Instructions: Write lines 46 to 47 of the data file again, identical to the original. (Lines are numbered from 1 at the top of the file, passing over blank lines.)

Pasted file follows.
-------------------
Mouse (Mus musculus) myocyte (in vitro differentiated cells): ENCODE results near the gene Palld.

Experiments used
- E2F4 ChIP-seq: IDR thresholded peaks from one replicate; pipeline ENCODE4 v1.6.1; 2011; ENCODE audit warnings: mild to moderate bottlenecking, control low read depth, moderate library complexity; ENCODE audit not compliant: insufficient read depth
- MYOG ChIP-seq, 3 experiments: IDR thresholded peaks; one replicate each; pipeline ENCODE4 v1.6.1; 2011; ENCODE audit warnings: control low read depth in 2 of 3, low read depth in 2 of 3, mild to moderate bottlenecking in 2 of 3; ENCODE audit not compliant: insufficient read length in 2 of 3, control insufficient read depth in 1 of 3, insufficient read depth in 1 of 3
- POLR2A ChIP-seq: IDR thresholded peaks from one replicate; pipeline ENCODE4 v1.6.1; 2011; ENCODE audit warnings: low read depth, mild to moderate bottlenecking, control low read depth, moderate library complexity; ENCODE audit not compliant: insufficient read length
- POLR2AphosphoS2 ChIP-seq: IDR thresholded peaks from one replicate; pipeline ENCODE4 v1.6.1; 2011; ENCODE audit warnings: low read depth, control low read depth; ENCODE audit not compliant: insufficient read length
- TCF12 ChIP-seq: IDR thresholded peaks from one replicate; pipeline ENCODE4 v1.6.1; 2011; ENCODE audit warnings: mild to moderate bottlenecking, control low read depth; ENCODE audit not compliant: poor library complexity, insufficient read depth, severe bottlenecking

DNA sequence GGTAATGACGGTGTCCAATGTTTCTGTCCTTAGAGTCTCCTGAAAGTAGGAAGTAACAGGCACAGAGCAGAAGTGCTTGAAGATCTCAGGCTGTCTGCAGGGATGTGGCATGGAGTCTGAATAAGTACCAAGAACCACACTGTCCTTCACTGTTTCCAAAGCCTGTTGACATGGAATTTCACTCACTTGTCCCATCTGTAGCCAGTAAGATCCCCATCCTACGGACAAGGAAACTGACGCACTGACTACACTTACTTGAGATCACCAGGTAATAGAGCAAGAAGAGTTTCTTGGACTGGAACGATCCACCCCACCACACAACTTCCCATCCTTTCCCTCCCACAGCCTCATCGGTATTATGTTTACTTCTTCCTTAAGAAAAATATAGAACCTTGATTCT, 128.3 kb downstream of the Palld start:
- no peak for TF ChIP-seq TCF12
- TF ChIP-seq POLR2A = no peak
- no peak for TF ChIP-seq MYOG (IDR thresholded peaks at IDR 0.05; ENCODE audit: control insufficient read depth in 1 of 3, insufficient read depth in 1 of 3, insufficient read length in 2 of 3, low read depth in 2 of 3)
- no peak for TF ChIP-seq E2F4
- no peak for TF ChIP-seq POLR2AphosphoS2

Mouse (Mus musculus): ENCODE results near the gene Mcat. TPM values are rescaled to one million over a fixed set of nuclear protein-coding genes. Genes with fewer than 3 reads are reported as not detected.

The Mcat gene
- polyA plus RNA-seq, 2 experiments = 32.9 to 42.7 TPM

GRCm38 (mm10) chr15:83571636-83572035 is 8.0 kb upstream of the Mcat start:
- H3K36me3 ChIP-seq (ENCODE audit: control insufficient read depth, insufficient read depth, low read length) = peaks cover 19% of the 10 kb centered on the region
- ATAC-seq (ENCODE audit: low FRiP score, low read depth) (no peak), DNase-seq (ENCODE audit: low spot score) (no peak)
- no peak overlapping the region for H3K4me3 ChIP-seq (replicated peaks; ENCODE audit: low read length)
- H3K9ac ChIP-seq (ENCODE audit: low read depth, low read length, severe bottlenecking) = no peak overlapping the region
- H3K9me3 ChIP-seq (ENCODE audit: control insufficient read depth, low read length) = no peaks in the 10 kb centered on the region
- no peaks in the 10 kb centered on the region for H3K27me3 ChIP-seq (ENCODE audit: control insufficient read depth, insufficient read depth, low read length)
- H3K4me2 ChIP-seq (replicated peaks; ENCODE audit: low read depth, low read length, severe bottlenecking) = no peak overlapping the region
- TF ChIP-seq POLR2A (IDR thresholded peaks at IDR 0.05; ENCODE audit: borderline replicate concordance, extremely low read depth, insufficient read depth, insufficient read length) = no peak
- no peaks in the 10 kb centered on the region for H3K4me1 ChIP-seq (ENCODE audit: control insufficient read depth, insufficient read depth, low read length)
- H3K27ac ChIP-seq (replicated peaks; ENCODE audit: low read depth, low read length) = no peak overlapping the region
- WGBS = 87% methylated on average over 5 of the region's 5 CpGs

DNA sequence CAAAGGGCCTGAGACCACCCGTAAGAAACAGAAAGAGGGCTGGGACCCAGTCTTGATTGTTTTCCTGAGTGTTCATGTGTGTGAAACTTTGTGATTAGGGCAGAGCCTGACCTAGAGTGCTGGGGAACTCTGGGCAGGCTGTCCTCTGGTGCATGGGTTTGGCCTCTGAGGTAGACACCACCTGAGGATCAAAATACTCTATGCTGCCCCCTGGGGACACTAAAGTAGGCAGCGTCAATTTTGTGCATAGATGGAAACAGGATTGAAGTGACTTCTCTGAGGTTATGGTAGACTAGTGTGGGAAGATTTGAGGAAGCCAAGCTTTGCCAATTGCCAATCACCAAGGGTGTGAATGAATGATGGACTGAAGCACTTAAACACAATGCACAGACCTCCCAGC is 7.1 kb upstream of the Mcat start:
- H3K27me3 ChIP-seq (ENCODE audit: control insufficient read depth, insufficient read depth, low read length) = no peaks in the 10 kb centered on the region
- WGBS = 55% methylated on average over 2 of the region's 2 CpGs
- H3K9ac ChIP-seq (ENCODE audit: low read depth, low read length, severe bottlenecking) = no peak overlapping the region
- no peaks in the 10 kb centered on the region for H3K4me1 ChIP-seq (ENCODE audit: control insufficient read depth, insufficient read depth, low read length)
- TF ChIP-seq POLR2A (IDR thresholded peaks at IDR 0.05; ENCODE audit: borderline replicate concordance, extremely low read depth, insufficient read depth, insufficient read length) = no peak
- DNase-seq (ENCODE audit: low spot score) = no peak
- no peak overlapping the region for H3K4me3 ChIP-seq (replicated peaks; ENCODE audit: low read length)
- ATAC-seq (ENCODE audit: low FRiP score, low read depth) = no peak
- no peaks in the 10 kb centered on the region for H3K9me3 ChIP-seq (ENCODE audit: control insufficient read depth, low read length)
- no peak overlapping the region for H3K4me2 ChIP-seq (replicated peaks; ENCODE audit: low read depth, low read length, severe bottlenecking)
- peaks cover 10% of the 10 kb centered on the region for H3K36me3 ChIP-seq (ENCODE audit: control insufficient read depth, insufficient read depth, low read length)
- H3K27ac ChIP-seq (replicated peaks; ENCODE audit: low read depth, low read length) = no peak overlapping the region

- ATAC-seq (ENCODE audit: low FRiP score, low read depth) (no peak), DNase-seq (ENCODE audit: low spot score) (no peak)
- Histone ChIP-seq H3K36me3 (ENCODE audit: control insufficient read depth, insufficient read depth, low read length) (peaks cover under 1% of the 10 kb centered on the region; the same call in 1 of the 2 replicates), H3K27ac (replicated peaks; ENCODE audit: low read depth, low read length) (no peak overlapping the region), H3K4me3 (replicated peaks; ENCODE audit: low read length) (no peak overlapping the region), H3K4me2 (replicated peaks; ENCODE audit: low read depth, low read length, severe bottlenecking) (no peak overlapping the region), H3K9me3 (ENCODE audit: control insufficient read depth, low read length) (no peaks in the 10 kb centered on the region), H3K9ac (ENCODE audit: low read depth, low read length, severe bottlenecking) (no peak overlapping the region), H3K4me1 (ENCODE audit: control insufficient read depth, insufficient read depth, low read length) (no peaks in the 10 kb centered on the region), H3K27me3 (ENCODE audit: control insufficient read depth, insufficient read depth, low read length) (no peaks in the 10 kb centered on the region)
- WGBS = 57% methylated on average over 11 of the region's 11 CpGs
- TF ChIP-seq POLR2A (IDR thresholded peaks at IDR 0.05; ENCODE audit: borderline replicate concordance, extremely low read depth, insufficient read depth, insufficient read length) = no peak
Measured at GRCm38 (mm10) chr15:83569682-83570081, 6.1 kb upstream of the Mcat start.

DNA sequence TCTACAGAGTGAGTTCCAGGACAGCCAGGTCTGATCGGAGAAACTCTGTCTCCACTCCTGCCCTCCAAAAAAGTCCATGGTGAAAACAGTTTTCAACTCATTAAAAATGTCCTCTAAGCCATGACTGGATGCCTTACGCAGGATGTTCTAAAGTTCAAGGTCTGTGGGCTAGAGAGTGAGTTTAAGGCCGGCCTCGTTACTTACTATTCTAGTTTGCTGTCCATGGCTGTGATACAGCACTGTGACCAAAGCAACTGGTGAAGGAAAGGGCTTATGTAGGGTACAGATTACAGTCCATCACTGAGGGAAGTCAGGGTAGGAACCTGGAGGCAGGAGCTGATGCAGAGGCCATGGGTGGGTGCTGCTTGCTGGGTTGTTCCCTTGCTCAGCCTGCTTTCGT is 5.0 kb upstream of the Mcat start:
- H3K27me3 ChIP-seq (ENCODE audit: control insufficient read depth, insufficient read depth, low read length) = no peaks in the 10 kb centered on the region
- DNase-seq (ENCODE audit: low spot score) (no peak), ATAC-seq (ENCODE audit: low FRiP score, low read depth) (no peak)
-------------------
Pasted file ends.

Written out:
Measured at GRCm38 (mm10) chr15:83569682-83570081, 6.1 kb upstream of the Mcat start.

DNA sequence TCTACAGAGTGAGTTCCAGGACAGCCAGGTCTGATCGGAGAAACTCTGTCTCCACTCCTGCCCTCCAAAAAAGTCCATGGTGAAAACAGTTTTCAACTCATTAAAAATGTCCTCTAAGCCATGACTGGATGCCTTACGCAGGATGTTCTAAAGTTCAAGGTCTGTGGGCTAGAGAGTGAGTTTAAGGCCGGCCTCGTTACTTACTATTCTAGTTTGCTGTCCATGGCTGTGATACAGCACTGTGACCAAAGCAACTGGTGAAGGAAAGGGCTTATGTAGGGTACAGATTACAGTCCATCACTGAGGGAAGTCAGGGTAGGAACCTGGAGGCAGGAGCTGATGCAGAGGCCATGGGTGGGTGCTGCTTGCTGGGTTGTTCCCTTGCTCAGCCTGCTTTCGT is 5.0 kb upstream of the Mcat start: